Astiz v. Canisius College, No. CA 23-00928 (N.Y. Sup Ct.—4th App. Div. 2024)

On March 7, 2024, the AAUP filed an amicus brief in the Fourth Judicial Department, Appellate Division, of the New York Supreme Court, in support of four tenured professors at Canisius College who were terminated due to their college’s purported financial difficulties.

Wortis v. Trustees of Tufts College, No. SJC-13472 (Mass. 2023)

In response to a request for amicus briefs from the Massachusetts Supreme Judicial Court, the AAUP submitted an amicus brief explaining how Tufts University violated the principle of tenure, and its guarantees of academic freedom and economic security, when it imposed a draconian compensation plan on medical school faculty.

Vergara v. California, 246 Cal. App. 4th 619, 209 Cal. Rptr. 3d 532 (Cal. App. 2d Dist., May 3, 2016)

In this case, the Court of Appeal of California issued a decision overturning a ruling by a California state court judge that found that California statutes providing tenure protections to K–12 teachers violated the equal protection provisions of the California constitution. The case arose from a challenge, funded by anti-union organizations, to five California statutes that provide primary and secondary school teachers a two-year probationary period, stipulate procedural protections for non-probationary teachers facing termination, and emphasize teacher seniority in reductions of force. The AAUP submitted an amicus brief which argued that the challenged statutes help protect teachers from retaliation, help keep good teachers in the classroom by promoting teacher longevity and discouraging teacher turnover, and allow teachers to act in students’ interests in presenting curricular material and advocating for students within the school system. The Court of Appeal reversed the trial court’s decision, holding that the statutes themselves did not create equal protection violations, so they are not unconstitutional.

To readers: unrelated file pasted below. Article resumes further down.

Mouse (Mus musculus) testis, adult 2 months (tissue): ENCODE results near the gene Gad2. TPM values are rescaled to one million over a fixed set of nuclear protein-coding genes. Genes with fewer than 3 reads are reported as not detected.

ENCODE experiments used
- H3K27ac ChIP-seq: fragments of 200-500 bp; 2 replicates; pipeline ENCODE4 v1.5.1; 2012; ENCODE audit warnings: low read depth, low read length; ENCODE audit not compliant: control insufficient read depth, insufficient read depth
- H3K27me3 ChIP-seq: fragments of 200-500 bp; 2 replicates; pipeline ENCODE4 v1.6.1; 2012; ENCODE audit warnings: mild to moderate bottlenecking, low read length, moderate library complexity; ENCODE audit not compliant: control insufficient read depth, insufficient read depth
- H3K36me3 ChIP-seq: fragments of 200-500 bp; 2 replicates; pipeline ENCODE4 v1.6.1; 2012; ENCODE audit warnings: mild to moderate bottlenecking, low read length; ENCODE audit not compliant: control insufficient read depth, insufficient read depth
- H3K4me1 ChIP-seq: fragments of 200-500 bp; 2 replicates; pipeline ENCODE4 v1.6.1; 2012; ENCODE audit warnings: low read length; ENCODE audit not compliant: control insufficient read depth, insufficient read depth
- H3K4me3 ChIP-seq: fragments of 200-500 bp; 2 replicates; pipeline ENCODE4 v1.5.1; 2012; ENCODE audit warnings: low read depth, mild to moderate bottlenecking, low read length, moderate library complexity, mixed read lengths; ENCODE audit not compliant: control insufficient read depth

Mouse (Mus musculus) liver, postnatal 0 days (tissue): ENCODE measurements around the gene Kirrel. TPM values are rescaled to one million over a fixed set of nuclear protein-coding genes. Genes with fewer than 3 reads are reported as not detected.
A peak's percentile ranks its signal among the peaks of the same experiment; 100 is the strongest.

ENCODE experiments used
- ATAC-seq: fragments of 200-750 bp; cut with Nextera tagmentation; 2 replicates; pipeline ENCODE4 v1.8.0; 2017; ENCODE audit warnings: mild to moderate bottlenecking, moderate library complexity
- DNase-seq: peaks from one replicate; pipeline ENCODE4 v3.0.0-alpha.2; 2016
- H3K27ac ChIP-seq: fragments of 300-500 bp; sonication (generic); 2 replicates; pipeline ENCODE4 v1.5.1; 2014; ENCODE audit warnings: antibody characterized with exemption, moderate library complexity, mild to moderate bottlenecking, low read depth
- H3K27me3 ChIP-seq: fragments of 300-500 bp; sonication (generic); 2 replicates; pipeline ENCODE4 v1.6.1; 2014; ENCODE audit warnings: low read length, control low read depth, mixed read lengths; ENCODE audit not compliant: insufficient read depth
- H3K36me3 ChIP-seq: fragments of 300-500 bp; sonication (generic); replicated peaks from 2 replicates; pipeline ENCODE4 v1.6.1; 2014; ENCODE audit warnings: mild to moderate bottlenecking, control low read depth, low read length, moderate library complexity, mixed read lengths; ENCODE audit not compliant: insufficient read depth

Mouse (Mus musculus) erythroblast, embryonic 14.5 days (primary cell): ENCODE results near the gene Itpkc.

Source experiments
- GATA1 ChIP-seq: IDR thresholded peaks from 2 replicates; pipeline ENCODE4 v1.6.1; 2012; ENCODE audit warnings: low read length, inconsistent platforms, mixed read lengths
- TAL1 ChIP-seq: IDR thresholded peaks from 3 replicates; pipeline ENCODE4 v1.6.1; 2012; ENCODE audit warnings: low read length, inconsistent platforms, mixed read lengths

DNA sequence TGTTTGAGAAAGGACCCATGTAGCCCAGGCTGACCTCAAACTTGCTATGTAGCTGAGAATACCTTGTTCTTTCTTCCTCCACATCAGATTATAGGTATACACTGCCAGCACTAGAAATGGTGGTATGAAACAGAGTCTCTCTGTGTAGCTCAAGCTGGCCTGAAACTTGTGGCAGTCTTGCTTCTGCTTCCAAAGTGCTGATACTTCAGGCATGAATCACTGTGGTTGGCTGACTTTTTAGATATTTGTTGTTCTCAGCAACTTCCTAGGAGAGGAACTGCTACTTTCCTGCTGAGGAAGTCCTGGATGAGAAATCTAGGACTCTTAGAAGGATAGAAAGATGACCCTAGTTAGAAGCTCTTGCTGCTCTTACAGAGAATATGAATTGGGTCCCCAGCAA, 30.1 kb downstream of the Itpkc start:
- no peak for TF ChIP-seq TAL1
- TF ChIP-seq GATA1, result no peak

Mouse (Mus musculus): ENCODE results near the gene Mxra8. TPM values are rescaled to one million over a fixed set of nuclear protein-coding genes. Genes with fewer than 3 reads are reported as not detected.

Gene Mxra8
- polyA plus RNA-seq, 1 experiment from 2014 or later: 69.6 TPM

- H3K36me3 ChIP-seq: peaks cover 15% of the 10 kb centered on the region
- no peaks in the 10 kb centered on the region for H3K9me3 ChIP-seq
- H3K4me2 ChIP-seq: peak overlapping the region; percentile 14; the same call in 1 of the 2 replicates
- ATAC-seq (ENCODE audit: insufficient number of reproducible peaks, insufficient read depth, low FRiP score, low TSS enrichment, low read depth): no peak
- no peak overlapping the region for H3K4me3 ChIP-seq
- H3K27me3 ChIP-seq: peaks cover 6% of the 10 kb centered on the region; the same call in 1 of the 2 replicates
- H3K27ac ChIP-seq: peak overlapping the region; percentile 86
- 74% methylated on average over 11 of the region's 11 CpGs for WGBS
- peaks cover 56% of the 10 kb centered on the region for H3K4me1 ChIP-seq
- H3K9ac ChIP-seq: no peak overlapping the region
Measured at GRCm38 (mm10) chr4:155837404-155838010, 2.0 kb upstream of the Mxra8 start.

Kant v. Lexington Theological Seminary, No. 2912-SC-000502-DG, 2014 Ky. LEXIS 160 (Ky. April 17, 2014).

The Kentucky Supreme Court recently issued two decisions strongly affirming the rights of tenured faculty members at religious institutions and echoing arguments made by AAUP in an amicus brief filed with the court.  In two companion cases the Kentucky Supreme Court ruled that religious institutions are generally bound by tenure contracts, including faculty handbooks, and that faculty members may sue if these contracts are breached, even in some instances in which the faculty member is a minister.

Branham v. Thomas M. Cooley Law School, 689 F.3d 558 (6th Cir. 2012).

Tenured law professor Lynn Branham was terminated from Thomas M. Cooley School of Law (“Cooley”) and subsequently sued the law school in federal court on claims of violations of the Americans with Disabilities Act and Michigan Persons with Disabilities Civil Rights Act, intentional infliction of emotional distress, and breach of contract.  

AAUP filed a motion and amicus brief in support of Branham’s petition which was authored by AAUP Committee A member Matt Finkin.

Edwin Otero-Burgos v. Inter-American University, 558 F.3d 1 (1st Cir. 2009)

Professor Otero-Burgos was dismissed in 2002 from Inter-American University, a private institution in Puerto Rico, in what he believed was a violation of his academic freedom.

Saxe v. Board of Trustees of Metropolitan State College of Denver, 179 P.3d 67 (Colo. Ct. App. 2007)

In 2003, the Board of Trustees at Metropolitan State College of Denver attempted to adopt a new faculty handbook that unilaterally modify certain tenure provisions, potentially “eviscerating the meaning of tenure in the academic community.”